It is well understood that the only defense against a nuclear catastrophe is the total elimination of nuclear weapons and certainty that they will never be produced again. The International Court of Justice unanimously concluded:  “There exists an obligation to pursue in good faith and bring to a conclusion negotiations leading to nuclear disarmament in all its aspects under strict and effective international control.”
(Legality of Threat or Use of Nuclear Weapons, ICJ Opinion, 8 July 1996).
Good-faith requires openness, fairness, disclosure of material facts, meaningful and unequivocal steps toward the goal of elimination of nuclear weapons, with cooperation and sincerity, within a reasonable time span and without further postponement (IALANA, International Human Rights Clinic at Harvard Law School, “Good Faith Negotiations Leading to the Total Elimination of Nuclear Weapons,” 2009).
We welcome the recent bilateral US/Russian Agreement to further reduce strategic warheads and their delivery systems and President Obama’s commitment to “peace and security of a world without nuclear weapons.” This reflects our commitment and increases our determination to implement nuclear disarmament in good-faith, truthfully and without delay. While some nuclear disarmament process is occurring, the functions at Y-12 must be shifted solely to “transparent, verifiable and irreversible” processes of dismantlement consistent with “unequivocal undertaking to the total elimination of their nuclear arsenals” as reaffirmed also in the consensus agreement just reached at the 2010 Nuclear Non-Proliferation Treaty (NPT) Review Conference.
In addition the program of action reaffirmed at the NPT Review Conference includes entry into force of the Comprehensive Test Ban Treaty (CTBT) which as stated in the Treaty’s preamble is an “effective measure” in “constraining the development and qualitative improvement of nuclear weapons and ending development of advanced new kinds of weapons.” Attempts to condition ratification of the CTBT on continuing upgrades, life extension or new weapons design and production is in violation of the object and purpose of the CTBT.  Ratification of the CTBT, without contradictory conditions, is required to fulfill in part the good-faith disarmament obligation of Article VI of the NPT. (Sands & Law, “UK’s Nuclear Deterrent, Current and Future Issues of Legality,” MATRIX, Gray’s Inn (London), Nov. 13, 2006).
The role of citizens in ensuring complete nuclear disarmament
We have long understood that nuclear weapons must be eliminated everywhere if we are to survive as a species. Citizens have both rights and duties to play direct roles in taking practical and consistent actions to ensure the success of a Nuclear Weapons Convention, which will implement universal elimination of the development, testing, production, stockpiling, transfer, use and threat of use of nuclear weapons. Similarly citizens must ensure that we and future generations are protected by consistent and practical application of international and domestic laws for the prevention and clean-up of environmental contamination. It is our common task  under the Nuremberg Principles and principles of democracy to ensure that our government fulfills its promise and responsibility for irreversible and unequivocal good-faith, complete nuclear disarmament.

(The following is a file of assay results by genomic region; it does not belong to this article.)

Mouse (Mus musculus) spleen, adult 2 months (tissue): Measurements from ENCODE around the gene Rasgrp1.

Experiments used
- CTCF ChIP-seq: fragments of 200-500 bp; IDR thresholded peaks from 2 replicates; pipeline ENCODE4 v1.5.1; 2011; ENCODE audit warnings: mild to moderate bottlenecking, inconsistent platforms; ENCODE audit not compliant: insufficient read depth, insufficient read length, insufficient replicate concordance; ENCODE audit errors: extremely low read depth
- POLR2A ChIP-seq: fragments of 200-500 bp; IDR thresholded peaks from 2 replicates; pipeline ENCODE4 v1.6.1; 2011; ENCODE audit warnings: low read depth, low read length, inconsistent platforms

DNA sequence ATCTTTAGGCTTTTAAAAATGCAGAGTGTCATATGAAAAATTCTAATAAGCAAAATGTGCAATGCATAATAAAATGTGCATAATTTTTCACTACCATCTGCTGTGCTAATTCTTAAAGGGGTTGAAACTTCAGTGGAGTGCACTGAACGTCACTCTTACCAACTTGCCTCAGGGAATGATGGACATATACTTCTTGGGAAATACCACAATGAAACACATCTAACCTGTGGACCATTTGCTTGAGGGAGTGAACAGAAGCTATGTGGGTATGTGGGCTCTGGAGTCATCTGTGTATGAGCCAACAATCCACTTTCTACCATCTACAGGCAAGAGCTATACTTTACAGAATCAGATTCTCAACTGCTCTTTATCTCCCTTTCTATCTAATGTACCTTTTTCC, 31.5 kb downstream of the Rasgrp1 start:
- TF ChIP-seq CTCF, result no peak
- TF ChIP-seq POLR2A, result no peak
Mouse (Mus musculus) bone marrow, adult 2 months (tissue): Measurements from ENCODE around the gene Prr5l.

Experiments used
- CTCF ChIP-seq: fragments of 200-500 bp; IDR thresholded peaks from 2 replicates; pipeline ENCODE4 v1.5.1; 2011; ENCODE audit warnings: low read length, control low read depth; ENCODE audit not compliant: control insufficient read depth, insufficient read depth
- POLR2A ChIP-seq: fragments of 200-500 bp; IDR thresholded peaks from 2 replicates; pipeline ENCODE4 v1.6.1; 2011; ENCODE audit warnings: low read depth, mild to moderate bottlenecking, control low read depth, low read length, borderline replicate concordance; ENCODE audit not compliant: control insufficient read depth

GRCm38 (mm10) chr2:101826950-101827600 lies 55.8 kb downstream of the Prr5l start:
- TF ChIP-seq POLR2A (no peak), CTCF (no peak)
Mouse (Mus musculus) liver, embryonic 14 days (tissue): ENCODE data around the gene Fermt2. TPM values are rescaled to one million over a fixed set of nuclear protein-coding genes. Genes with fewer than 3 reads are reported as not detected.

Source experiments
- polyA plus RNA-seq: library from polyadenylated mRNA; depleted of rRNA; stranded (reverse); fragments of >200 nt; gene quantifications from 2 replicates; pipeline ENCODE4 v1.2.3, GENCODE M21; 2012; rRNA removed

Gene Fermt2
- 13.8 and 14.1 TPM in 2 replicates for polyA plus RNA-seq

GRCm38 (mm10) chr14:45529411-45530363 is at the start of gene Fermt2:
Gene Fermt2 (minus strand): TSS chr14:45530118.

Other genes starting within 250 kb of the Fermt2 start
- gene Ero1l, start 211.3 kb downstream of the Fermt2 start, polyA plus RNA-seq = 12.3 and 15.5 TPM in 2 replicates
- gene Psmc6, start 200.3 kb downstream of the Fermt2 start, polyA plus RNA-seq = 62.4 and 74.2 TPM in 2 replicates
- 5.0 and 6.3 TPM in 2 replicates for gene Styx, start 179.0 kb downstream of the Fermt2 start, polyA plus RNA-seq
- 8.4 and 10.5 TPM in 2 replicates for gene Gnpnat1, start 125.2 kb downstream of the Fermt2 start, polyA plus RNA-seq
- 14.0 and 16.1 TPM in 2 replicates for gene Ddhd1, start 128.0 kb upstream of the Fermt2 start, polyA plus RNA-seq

“Indeed anti nuclear civil resistance is the right of every citizens of this planet for the nuclear threat attacking as it does every core concept of human rights, calls for urgent and universal action for its prevention. If it is a basic human right to be free of threat or violence, if the right to life is a basic human right, if the protection of children and future generations is a basic human duty, international law must unhesitatingly recognize that the right to non violent resistance activities for the prevention of such an international crime is basic to human dignity.” (c.f., Judge Weeramantry, “The Trident and International Law, Scotland’s Obligations, Feb. 3, 2009).
While federal courts in the U.S. have been reluctant to recognize these rights, citizens continue to specify, in particular locations, steps that must be taken to fulfill our obligations for irreversible and unequivocal good-faith, complete nuclear disarmament and to prevent further planning, preparation and threat for use of nuclear weapons. Citizens who raise these urgent issues by engaging in non-violent direct action must, at least, be given the opportunity to be fully heard by an impartial court. (cf. Judgement of Acquittal, Judge Russell Canan, 24 “Witness Against Torture” defendants were charged with unlawful assembly, Washington D.C. Superior Court, July 17, 2010; Jury Acquittal on claim of right, Waihopai Plowshares, New Zealand, April 30, 2010)

Current law requires consistency with the complete disarmament obligation.
The mission at the Y-12 facilities must be solely to proceed with systematic and verifiable dismantlement of nuclear weapons and to clean up the toxic results of nuclear weapons production and an immediate end to all funding for manufacture, upgrade, life extension of nuclear weapon secondaries and to end all plans for a new Uranium Processing Facility. Dismantlement and disassembly operations under secure and verifiable conditions will be done by consolidation and modernization of existing facilities rendering a new Uranium Processing Facility unnecessary. (For further DOD and NNSA budget cuts necessary for conformity with the law see Bob Civiak, “Enhancing Nuclear Weapons Research and Production to Support Disarmament?” Tri-Valley CAREs, Feb. 22, 2010 and U.S. Conference of Mayors Resolution, “Supporting US Participation in Global Elimination of Nuclear Weapons and Redirection of Nuclear Weapons Spending to the Meet Human Needs of Cities, April 17, 2010).